Spain and Portugal
The Almohads abandoned Spain, and Muslim Spain became divided amongst several small emirates. This allowed the Christian kingdoms to make good progress in their “Reconquesta“, and the Muslims are now confined to one state, Granada. Isolated though it is, Granada, with its court located in the magnificent Alhambra palace, is the centre of a brilliant Islamic culture.
Castile and Aragon are now the leading Christian kingdoms in Spain. Aragon has become a major maritime power in the Mediterranean, having gained control of the Balearic Islands, Sicily and Sardinia. Castile has merged with Leon to become the dominant military power within Spain itself. In both kingdoms, much of their territory has been taken from the Muslims, as is the case also in Portugal.
In Portugal, this is the age of Prince Henry the Navigator. Under his guidance, numerous expeditions have been sailing down the west coast of Africa, probing further and further south. Portuguese ships have by now reached the coasts of West Africa. They are laying the foundations to the great age of European exploration, which will eventually transform the entire world.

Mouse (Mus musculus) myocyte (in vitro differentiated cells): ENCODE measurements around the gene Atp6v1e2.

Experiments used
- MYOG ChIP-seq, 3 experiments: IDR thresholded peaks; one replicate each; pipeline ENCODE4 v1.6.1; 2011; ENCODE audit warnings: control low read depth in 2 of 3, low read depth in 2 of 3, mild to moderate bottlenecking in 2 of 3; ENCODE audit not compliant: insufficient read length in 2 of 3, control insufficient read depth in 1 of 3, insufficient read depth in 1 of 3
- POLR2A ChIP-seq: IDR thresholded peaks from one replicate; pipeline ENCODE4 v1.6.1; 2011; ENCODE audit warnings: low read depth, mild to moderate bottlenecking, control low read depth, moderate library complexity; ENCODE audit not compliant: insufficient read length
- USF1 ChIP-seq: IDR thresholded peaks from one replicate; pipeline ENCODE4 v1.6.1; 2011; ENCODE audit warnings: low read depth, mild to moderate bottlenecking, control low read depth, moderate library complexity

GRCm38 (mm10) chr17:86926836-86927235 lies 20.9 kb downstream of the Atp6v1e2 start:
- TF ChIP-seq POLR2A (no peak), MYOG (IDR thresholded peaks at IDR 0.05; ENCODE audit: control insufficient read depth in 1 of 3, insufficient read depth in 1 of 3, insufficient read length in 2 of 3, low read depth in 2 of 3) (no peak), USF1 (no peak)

The marriage of Ferdinand of Aragon and Isabella of Castile united Spain, and the two monarchs set about creating a strong centralized state. Within a few years the last Muslim state, Granada, had been conquered, and the Spanish government installed the Inquisition to bring about the Christianization of the conquered territory.
Christopher Columbus, sailing in the service of Spain, discovered the New World. In the following decades Spain acquired an enormous new empire in Central and South America, whose gold and silver made her the wealthiest and most powerful nation in Europe.
(Wilderness Area) Pyrenees Mountains